Medical Device Manufacturers to Lay Off Thousands of Employees
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Medical device manufacturers have begun to lay off employees in anticipation of the upcoming costs associated with the Affordable Care Act (ACA), also known as Obamacare.
The first companies to begin to feel the pinch of the new costs are are the makers of devices that include everything from splints to MRI's. Beginning in January 2013, medical device manufacturers in the U.S. must pay a 2.3% tax on gross sales of products, or roughly the equivalent of 15% of net sales. The tax is intended to bring in at least $28.5 billion over ten years to fund ACA.
Stryker (NYSE: SYK), one of the biggest medical device manufacturers in the world, will cut 1,170 jobs, or 5% of their global workforce, in anticipation of the excise tax. The company will close their facility in Orchard Park, New York, eliminating 96 jobs in December. Stryker’s 2011 gross sales was $8.3 billion, and 2012 gross sales will be approximately the same. The AHA excise tax will cost the company roughly $190.9 million.
Medical device maker Medtronic (NYSE: MDT) has been vocal since March of 2010 that Obamacare taxes would severely hurt the company. Over the summer, it laid off 500 employees, with plans to cut another 500 in 2013. Medtronic employs roughly 38,000 people worldwide. The company reported gross revenue of $16.2 billion in April 2012, which will result in a $372.6 million excise tax.
Abbott Laboratories (NYSE: ABT) discovers, develops, manufactures, and sells a broad and diversified line of health care products. The company has more than one line of revenue, and not all are manufacturing related. Some consider this $39 billion corporation to be more pharmaceutical than manufacturing. Revenue from non-pharmaceuticals and non-nutritionals was approximately $10 billion in 2011. The company laid off 550 workers in October, primarily in the Chicago area, and expects to lay off a total of 1,900 employees over the next five years. The layoffs represent about 2% of the company’s 90,000 worldwide employees, and 6% of U.S. workers. The layoffs will save the company nearly $300 million.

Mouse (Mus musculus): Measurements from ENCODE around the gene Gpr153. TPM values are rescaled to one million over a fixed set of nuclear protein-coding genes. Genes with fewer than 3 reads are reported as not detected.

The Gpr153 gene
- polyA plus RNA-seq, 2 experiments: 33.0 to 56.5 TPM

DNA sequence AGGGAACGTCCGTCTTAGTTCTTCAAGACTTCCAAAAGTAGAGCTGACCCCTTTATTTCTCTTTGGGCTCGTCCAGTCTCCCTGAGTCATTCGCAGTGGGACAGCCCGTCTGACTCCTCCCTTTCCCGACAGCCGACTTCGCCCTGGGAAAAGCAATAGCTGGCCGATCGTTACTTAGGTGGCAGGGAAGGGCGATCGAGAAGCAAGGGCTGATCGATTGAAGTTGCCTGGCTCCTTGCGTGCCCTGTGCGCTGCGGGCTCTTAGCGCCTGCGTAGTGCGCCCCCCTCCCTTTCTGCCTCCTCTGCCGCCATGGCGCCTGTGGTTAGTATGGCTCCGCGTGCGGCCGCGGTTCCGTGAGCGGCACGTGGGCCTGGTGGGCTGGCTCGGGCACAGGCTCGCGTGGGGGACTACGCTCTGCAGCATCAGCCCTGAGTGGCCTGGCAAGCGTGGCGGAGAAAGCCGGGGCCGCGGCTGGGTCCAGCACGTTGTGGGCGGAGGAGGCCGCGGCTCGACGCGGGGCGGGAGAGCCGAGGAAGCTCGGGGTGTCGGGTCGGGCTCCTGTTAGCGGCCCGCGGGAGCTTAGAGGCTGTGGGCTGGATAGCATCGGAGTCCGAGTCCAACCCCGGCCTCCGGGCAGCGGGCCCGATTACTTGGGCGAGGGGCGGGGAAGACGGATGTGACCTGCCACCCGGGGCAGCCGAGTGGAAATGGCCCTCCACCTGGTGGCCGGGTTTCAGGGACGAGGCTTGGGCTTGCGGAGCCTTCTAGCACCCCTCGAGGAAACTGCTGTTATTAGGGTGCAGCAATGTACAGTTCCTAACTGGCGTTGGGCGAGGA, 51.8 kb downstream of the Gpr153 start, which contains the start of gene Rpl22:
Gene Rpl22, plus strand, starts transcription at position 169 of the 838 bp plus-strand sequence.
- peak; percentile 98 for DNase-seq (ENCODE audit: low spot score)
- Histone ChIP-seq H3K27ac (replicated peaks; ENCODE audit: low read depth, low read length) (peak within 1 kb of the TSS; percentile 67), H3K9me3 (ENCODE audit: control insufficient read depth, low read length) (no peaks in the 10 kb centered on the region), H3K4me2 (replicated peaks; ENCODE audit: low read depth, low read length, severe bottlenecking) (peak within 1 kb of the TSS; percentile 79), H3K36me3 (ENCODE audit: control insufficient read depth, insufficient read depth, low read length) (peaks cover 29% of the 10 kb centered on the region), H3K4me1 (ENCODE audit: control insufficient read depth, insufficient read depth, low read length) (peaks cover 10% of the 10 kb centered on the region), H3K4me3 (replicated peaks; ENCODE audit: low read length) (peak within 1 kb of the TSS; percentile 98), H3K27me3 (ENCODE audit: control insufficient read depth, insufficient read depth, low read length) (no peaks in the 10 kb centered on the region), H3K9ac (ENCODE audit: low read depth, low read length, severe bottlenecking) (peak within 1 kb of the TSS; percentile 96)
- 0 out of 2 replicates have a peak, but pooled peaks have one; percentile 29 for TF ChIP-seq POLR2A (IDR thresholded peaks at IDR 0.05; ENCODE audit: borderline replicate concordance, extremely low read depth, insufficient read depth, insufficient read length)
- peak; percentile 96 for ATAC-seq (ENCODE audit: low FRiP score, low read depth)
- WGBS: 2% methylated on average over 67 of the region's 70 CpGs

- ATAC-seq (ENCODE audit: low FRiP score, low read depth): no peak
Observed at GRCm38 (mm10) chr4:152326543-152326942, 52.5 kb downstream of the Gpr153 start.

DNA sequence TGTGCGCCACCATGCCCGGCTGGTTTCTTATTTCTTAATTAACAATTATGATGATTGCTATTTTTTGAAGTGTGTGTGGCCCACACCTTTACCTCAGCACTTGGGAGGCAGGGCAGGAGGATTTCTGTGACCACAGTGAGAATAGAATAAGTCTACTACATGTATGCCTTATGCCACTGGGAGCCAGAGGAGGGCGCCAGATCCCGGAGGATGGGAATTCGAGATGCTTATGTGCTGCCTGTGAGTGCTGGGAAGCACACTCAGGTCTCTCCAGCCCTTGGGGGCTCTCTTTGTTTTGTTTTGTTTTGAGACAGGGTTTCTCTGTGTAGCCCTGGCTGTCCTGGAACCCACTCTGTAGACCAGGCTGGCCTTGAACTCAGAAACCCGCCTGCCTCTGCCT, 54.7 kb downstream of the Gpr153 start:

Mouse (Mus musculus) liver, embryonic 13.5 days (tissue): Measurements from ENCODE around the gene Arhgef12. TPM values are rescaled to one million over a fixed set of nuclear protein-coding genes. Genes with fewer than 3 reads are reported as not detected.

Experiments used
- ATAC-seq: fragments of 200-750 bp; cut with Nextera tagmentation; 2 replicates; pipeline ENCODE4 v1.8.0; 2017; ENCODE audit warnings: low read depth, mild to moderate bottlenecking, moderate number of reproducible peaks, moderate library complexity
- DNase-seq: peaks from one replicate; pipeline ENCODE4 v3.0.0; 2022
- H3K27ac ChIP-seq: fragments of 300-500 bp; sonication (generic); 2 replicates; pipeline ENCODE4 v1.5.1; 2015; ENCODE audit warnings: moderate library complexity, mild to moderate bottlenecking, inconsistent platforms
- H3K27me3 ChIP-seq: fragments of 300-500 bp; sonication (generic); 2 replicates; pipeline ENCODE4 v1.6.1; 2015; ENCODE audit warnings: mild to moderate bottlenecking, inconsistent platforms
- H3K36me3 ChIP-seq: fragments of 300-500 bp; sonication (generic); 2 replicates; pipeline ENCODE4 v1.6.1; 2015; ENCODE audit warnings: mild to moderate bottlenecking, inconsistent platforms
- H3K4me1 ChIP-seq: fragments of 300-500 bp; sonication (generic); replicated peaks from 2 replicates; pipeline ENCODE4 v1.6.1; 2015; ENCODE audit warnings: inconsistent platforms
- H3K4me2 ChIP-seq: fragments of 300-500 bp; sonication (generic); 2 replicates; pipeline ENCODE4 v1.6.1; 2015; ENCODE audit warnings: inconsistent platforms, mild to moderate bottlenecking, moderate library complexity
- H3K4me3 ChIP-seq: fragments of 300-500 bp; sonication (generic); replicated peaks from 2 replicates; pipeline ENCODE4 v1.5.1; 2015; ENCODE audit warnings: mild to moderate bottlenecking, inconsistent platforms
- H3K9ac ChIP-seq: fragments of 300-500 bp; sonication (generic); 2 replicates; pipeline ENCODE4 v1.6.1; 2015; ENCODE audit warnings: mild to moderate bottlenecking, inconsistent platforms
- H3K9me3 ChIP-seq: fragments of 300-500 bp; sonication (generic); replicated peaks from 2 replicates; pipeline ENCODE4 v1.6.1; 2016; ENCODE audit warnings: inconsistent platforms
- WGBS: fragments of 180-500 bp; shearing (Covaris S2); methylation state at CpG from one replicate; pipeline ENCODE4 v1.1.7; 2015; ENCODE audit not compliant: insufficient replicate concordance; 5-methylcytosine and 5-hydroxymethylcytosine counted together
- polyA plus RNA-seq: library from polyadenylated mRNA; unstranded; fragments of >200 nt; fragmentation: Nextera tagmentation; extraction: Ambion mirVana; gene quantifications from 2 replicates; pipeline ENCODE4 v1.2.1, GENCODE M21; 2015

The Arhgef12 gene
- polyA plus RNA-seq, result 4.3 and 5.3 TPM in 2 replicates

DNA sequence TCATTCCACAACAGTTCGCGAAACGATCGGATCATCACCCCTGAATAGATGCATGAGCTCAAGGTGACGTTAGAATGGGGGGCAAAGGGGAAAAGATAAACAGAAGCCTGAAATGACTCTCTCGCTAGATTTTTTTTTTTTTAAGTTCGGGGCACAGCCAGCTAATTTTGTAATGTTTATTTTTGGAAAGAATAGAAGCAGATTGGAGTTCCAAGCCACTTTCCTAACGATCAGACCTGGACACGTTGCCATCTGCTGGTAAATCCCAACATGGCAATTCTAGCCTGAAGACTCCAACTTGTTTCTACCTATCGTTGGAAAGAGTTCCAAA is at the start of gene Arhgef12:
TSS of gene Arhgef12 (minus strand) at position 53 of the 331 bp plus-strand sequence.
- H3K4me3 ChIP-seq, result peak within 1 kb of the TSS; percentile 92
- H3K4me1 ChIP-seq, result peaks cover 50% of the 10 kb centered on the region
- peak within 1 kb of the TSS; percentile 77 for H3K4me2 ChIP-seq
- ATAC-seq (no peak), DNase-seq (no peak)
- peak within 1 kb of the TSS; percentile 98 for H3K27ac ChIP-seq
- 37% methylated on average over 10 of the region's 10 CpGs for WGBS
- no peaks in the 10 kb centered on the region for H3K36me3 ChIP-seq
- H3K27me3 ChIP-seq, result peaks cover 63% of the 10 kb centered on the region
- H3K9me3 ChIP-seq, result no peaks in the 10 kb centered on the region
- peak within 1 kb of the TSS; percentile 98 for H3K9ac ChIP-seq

Boston Scientific (NYSE: BSX) CEO Ray Elliott, warned that the ACA could "lead to significant job losses" for his company. Now, two years later, the company has announced it will layoff 1,200 to 1,400 jobs in the U.S., while shipping investments and jobs to China. The company's recent quarterly report didn't meet analysts' expectations, and with its stock down more than 9% over the past month, the company is hurting. The coming $174.8 million dollar excise tax will not help the situation. The company employs 24,000 people worldwide, in over 40 countries.
St. Jude Medical (NYSE: STJ) develops, manufactures, and distributes cardiovascular medical devices for the global cardiac rhythm management, cardiology, and cardiac surgery and atrial fibrillation therapy areas and neurostimulation medical devices for the management of chronic pain. In August, the company cut 300 employees in order to save approximately $50 to $60 million in anticipation of the excise tax. Another 500 employees were recently laid off, with plans to reduce 5% more of the company’s 16,000 employees. St Jude is the smallest of the mentioned device manufacturers, with a 2011 revenue of $5.6 billion.
These are not companies laying off employees due to the potential or expected rise in healthcare costs related to ACA. These companies are laying off employees due to the tax burden placed on them before the healthcare insurance costs even effect them. While the layoffs come at a price and dismay for the employees, there is positive news to the investors that the effected companies have anticipated the impact of the tax, and the bottom line should not be impaired. However, laying off U.S. workers, shipping jobs overseas, and increasing costs to the consumer still takes a toll on the overall American economy. The new tax comes at a time when medical device manufacturers were not at their peak. But they do appear to be prepared and have planned for the worst.
ErinAnnie has no positions in the stocks mentioned above. The Motley Fool owns shares of Medtronic and St. Jude Medical. Try any of our Foolish newsletter services free for 30 days. We Fools may not all hold the same opinions, but we all believe that considering a diverse range of insights makes us better investors. The Motley Fool has a disclosure policy.If you have questions about this post or the Fool’s blog network, click here for information.